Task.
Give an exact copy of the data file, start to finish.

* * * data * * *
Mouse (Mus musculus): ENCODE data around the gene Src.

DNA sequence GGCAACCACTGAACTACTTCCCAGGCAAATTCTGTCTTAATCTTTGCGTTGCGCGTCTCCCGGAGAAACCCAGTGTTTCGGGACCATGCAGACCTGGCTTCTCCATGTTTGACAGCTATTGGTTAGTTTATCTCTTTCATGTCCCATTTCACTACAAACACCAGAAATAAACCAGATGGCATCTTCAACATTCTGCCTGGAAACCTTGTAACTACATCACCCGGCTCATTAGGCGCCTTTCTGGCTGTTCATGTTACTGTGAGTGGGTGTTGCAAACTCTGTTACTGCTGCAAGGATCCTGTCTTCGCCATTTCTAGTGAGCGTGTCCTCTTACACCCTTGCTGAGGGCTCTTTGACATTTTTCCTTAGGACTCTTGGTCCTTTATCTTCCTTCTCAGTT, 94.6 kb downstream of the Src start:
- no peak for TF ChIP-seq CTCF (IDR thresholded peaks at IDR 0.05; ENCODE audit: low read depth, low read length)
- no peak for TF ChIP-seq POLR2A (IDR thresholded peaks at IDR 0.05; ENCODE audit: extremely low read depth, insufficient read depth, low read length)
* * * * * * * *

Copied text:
Mouse (Mus musculus): ENCODE data around the gene Src.

DNA sequence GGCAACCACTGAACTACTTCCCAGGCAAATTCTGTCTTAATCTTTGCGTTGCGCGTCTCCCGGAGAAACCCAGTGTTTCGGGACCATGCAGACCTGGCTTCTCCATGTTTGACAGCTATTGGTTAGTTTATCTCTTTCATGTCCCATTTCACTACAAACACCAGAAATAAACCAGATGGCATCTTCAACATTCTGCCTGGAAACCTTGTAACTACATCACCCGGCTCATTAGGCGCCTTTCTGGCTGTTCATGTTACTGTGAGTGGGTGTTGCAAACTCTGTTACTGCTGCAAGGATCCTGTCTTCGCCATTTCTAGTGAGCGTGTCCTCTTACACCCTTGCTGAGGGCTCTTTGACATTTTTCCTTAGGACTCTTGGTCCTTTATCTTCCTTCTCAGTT, 94.6 kb downstream of the Src start:
- no peak for TF ChIP-seq CTCF (IDR thresholded peaks at IDR 0.05; ENCODE audit: low read depth, low read length)
- no peak for TF ChIP-seq POLR2A (IDR thresholded peaks at IDR 0.05; ENCODE audit: extremely low read depth, insufficient read depth, low read length)